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Oh my word Sic, Sick

Oh my word Sic, Sick
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I now your wrong (sic) and I tell you so so that you know (sic). She texted him: “I coming twomarrow you be their at railway stashun (sic).” In the...

He wrote: “I now your wrong (sic) and I tell you so so that you know (sic). She texted him: “I coming twomarrow you be their at railway stashun (sic).” In the above two sentences when ‘sic’ is used, it means that is what the person has told, that is what the other person had written. By using sic, the writer is informing the reader that the sentence construction may be incorrect, the spelling of the words may be incorrect but I am not correcting them but transcribing them as they had expressed: not I. You may come across sometimes in newspapers’ quotes in news item wherein the reporter may add ‘sic’ in the quote.

It means that’s how the other person had said, and I am aware that the spelling is wrong. Sic is in prose when quoting a factual error, solecism or typo to point out to the mistake. When a quote is quoted without editing or as such told by the person it is called Sic. It could mean that it is not my fault but the other person’s i.e the erroneous word or archaic spelling or ungrammatical sentence. Sic could also be used derisively in order to point the person’s mistake.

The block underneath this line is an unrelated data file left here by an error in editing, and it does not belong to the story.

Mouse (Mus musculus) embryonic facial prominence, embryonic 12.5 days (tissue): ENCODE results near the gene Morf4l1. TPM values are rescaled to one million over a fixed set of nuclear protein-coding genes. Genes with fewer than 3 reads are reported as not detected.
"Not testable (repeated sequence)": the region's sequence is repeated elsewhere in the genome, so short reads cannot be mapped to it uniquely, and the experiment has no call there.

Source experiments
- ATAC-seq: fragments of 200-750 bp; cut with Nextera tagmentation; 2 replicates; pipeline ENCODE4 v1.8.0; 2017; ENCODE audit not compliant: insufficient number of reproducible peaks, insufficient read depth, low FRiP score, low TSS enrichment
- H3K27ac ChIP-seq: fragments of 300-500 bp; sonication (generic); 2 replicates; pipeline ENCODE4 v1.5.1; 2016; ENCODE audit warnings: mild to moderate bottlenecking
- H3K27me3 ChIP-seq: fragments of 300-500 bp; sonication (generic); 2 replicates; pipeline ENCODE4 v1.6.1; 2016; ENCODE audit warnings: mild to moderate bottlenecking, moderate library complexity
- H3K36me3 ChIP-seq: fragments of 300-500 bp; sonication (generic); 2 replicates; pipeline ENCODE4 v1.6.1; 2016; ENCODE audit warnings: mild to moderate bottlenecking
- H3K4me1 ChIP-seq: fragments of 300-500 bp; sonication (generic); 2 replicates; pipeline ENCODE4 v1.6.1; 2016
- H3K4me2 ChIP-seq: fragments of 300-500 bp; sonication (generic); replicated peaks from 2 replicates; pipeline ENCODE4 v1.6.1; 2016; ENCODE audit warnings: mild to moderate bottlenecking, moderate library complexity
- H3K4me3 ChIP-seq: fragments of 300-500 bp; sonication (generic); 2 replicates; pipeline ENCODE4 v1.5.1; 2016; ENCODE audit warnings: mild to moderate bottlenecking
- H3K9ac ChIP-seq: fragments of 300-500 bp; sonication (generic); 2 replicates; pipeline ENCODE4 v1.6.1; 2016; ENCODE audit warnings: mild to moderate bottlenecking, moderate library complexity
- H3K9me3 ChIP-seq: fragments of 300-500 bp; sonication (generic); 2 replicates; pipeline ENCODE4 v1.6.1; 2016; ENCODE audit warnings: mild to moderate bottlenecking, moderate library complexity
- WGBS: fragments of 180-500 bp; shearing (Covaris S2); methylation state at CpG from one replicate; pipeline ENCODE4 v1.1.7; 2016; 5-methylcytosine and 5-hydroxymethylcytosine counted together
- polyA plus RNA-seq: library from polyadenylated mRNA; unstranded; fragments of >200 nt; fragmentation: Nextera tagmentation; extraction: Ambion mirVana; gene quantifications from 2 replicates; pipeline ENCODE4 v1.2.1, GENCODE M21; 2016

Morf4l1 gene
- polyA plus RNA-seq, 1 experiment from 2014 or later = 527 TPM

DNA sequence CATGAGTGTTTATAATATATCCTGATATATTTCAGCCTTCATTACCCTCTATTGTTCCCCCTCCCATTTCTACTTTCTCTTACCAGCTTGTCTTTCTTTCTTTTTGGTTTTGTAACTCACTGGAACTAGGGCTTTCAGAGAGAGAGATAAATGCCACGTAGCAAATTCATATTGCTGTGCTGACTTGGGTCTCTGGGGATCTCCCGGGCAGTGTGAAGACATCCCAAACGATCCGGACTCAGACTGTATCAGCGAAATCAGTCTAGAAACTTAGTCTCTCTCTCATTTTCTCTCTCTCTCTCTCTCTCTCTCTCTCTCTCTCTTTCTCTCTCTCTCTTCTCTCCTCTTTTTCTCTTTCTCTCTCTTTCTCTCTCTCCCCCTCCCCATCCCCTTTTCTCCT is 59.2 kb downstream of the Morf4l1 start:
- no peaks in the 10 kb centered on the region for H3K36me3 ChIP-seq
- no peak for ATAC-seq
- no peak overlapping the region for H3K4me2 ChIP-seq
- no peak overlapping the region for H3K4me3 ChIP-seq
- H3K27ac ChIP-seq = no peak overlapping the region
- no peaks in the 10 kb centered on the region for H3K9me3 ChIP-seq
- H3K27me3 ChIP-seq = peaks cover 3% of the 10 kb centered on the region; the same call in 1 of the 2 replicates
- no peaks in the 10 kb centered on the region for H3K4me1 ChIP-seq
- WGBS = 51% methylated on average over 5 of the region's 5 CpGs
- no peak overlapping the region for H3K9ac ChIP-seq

Sic is a Latin adverb meaning thus; in full – sic erat scriptum – thus it was written. Sic is normally placed in the brackets. “This is reply (sic) to BBC for making Video on Rape cases in other countries when they are them self (sic) at the 5th place in World’s Rape List (sic), to remind them Daughter is Daughter, She is not Indian or British & we have the same pain for British too.” -Harvinder Singh in a video riposte to Leslee Udwin the maker of the documentary India’s Daughter

After visiting the doctor, he texted: “Dokter told me drink only kow milk (sic)”. Sick: There is no one above sickness. He or she is likely to be sick for one or the other reason, And, we have doctors to treat sickly people. We know we all fall sick at one or the other time. Sick means physically or mentally unwell. India is yet to wake up to the needs of mentally sick. Sick is an adjective (sicker, sickest). Sickly means ill, unhealthy, expressing unhappiness. Its derivatives are sicklier, sickliest. Sickness is a noun: meaning illness. Some feel sick of seeing too many sic words in a text. Sic and sick are pronounced as ‘sik’.

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